Wednesday, June 10, 2015

the fruits of fraud-free science...,


wikipedia |  CimaVax-EGF is the first therapeutic cancer vaccine developed to target non-small-cell lung carcinoma (NSCLC), the most common form of lung cancer. The vaccine was the result of a 25-year research project at Cuba’s Center of Molecular Immunology.[1][2] The product has gone through 2 trial phases in Cuba and is currently in the process of going through a third trial, and there are agreements in place to test it in the United States (at Roswell Park Cancer Institute, subject to approval of a New Drug Application by the U.S. Food and Drug Administration), Japan, and some European countries.[3] It is currently only available in Cuba.

CimaVax is an active vaccine in which patients are immunized with epidermal growth factor (EGF), thus raising antibodies targeting EGF itself. The product is also formulated with the Neisseria meningitidis outer protein P64k and Montanide ISA 51 as an adjuvant to potentiate the immune response.[4] The epidermal growth factor receptor (EGFR) is hijacked by many types of cancer, including cancers of the lung, colon, kidney, and head and neck. By raising antibodies against EGF, which is EGFR's major ligand, the concentrations of EGF in the blood are reduced. Thus CimaVax does not target the cancer cells directly, but is expected to work against these cancers by denying the cancers the growth stimulus they require.[4][5] For this reason, the Roswell Park group thinks that it may prove most useful as a preventive vaccine rather than as a cancer therapy per se.[3]

Early trials showed a statistical trend towards an improved survival rate amongst vaccinated test subjects.[4][6] A direct correlation between the level of antibodies that a vaccinated patient raises against EGF and survival has been observed in several trials,[4] and in one of the largest trials[5] there was also an age-dependence, with only subjects under the age of 60 benefiting in terms of survival.[4] More antibodies are raised when the vaccine is formulated with Montanide ISA 51 rather than aluminum hydroxide as an adjuvant, and when patients receive a low dose of cyclophosphamide three days before vaccine administration.[4] Cyclophosphamide is thought to temporarily block the body's natural immune tolerance to EGF, thereby increasing antibody titers.[4]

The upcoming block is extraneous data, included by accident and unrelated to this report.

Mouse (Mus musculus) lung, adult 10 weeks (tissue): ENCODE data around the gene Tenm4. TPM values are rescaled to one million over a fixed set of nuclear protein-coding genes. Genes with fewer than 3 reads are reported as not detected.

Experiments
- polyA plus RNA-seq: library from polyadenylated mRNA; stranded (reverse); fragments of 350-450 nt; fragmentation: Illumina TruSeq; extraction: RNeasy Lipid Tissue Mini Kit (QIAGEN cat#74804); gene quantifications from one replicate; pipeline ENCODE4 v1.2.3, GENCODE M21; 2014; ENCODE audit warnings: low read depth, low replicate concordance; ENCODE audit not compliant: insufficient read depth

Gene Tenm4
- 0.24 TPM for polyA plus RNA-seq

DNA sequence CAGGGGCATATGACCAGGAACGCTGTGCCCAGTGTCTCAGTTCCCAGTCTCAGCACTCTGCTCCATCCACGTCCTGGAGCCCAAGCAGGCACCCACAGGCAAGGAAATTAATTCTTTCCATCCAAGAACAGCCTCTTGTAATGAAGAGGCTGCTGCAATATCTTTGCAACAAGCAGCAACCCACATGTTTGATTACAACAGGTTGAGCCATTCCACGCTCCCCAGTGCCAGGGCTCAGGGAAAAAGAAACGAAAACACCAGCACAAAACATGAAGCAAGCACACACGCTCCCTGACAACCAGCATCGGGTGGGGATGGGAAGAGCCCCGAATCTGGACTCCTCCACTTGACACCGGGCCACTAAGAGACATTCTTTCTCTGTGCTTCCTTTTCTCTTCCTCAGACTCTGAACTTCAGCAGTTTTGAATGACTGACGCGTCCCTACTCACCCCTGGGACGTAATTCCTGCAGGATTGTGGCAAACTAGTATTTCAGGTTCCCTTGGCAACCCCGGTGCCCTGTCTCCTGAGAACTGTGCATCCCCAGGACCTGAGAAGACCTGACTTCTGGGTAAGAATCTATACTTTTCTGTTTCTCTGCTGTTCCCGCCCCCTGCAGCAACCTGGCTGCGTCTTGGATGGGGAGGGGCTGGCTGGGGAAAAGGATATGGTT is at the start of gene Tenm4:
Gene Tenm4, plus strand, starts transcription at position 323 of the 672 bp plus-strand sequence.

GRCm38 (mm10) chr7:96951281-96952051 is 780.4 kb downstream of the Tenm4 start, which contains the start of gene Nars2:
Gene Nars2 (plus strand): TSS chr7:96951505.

CimaVax is relatively cheap to produce and store, and has low toxicity.[3] Side effects of the vaccine appear to be mild, and include chills, fever, headache, nausea.[7][4]

Researchers caution that the early results to date have been in relatively small, early-stage trials with patients that were carefully selected based on predefined inclusion and exclusion criteria, and given specialized oncology care; they may therefore not be representative of most patients who might benefit from the vaccine.[4] It has been urged that CimaVax be tested in patients with earlier-stage NSCLC cancer and in patients who are not candidates for chemotherapy, and that research be conducted to determine which subgroups of NSCLC patients do and don't respond the vaccine.[4] It has also been suggested that CimaVax may also be effective in other types of cancer that are dependent on EGF/EGFR, including many cases of prostate cancer.[4]